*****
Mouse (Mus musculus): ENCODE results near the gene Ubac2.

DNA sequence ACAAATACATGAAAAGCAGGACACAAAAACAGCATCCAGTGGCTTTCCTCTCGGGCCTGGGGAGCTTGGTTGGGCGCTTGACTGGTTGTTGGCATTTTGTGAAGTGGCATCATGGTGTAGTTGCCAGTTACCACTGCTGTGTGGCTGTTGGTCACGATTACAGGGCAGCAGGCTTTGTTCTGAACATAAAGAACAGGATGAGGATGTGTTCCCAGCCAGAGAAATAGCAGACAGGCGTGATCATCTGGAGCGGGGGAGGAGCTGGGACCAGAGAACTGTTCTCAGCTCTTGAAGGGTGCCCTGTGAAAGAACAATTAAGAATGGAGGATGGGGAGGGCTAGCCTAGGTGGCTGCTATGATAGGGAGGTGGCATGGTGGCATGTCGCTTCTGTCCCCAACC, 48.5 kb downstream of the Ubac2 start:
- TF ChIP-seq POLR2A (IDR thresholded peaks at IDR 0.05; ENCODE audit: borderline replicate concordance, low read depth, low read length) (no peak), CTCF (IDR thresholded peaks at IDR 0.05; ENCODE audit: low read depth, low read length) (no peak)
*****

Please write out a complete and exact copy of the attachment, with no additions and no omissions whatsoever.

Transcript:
Mouse (Mus musculus): ENCODE results near the gene Ubac2.

DNA sequence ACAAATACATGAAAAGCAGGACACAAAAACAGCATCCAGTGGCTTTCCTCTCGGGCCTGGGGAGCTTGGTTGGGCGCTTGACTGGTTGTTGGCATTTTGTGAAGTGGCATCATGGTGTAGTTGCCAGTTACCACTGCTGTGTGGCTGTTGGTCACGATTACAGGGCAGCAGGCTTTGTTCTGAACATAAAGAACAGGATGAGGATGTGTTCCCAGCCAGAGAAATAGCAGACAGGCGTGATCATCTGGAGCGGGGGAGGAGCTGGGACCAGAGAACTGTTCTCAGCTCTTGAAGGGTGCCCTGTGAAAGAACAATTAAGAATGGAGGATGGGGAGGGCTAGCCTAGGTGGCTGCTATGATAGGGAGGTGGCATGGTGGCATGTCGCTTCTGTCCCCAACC, 48.5 kb downstream of the Ubac2 start:
- TF ChIP-seq POLR2A (IDR thresholded peaks at IDR 0.05; ENCODE audit: borderline replicate concordance, low read depth, low read length) (no peak), CTCF (IDR thresholded peaks at IDR 0.05; ENCODE audit: low read depth, low read length) (no peak)